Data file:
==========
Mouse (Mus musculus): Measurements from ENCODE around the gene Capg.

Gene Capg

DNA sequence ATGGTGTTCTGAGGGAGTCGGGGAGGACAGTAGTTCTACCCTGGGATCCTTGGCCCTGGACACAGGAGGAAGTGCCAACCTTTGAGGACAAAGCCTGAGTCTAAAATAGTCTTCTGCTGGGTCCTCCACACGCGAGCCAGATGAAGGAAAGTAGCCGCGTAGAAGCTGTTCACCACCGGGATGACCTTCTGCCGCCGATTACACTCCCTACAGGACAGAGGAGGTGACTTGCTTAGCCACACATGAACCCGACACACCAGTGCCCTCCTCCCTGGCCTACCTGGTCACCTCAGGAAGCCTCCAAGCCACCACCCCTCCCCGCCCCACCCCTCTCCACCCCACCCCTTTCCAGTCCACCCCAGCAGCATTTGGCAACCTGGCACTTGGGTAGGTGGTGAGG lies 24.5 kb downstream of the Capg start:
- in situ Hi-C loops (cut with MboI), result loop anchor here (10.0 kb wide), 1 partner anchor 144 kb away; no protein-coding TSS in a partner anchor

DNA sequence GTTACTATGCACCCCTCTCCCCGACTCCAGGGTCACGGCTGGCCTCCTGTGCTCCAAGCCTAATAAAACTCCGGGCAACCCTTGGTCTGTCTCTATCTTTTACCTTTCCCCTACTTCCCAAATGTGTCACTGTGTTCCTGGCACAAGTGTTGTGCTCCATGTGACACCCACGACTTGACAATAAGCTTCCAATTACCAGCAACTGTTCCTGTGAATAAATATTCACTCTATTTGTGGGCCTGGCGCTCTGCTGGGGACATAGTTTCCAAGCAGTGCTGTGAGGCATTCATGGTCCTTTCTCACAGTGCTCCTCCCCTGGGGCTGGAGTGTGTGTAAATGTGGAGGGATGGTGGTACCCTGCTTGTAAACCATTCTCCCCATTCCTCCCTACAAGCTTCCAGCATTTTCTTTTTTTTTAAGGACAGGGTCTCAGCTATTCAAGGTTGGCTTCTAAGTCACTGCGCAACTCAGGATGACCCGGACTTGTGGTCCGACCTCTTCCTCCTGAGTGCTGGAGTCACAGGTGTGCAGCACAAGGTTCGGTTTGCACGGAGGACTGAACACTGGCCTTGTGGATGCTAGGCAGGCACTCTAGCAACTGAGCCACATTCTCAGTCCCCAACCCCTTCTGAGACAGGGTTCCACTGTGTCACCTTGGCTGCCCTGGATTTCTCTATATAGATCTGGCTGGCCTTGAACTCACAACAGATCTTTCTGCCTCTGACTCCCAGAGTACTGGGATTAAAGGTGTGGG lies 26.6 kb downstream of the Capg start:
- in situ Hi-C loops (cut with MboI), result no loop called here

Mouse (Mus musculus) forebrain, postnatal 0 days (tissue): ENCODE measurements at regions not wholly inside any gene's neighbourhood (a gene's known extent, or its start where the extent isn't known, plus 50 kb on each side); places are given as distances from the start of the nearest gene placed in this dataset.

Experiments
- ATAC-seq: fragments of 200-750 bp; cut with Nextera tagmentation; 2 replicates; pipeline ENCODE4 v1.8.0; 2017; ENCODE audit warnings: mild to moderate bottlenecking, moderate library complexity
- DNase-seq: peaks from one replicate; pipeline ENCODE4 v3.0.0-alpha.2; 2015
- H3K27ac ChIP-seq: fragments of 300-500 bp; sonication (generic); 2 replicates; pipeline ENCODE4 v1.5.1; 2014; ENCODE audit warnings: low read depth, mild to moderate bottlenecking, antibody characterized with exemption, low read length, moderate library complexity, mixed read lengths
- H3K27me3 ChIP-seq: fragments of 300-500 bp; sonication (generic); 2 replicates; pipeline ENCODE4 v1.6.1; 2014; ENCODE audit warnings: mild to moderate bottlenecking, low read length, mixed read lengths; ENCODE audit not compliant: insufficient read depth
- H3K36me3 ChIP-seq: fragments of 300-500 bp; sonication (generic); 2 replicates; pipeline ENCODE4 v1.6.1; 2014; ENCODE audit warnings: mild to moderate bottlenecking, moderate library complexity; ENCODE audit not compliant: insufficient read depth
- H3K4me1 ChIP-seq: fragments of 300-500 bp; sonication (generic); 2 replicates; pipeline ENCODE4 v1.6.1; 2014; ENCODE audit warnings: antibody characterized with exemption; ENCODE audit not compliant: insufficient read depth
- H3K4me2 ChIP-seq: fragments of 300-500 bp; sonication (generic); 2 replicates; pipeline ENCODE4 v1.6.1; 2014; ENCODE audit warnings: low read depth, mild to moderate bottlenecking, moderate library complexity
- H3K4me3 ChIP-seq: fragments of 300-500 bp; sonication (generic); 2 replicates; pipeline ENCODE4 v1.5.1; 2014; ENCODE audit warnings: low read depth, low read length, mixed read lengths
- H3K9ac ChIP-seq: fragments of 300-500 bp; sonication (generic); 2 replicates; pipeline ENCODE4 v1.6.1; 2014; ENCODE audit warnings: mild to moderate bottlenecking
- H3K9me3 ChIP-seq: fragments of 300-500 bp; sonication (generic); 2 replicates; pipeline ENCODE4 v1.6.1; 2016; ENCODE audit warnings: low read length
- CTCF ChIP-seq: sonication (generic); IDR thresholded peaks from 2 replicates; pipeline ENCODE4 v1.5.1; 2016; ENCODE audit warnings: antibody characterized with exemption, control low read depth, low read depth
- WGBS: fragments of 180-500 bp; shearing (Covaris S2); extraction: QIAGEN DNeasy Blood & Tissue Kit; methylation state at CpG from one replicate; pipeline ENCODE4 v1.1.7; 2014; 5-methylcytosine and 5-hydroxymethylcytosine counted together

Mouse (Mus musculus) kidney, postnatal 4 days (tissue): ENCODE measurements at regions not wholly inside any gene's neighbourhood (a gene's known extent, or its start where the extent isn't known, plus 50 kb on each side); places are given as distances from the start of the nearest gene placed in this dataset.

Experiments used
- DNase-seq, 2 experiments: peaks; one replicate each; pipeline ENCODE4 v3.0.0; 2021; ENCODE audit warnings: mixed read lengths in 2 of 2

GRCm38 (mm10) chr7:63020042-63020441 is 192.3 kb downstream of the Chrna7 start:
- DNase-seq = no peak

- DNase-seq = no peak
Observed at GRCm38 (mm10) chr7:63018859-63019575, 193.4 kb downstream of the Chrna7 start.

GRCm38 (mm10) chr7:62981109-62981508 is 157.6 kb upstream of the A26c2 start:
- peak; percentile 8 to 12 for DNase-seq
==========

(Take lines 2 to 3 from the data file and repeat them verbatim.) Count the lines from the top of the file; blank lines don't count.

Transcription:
Gene Capg

DNA sequence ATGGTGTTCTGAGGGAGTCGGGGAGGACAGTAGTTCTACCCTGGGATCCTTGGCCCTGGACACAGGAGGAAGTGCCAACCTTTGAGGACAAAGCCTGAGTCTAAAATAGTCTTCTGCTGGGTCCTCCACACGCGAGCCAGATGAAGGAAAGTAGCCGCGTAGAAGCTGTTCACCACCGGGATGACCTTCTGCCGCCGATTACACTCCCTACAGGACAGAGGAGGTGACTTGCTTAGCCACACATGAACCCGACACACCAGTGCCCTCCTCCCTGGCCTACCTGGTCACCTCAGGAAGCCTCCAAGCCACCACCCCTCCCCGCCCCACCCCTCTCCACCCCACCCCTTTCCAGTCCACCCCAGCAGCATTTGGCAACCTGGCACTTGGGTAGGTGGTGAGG lies 24.5 kb downstream of the Capg start: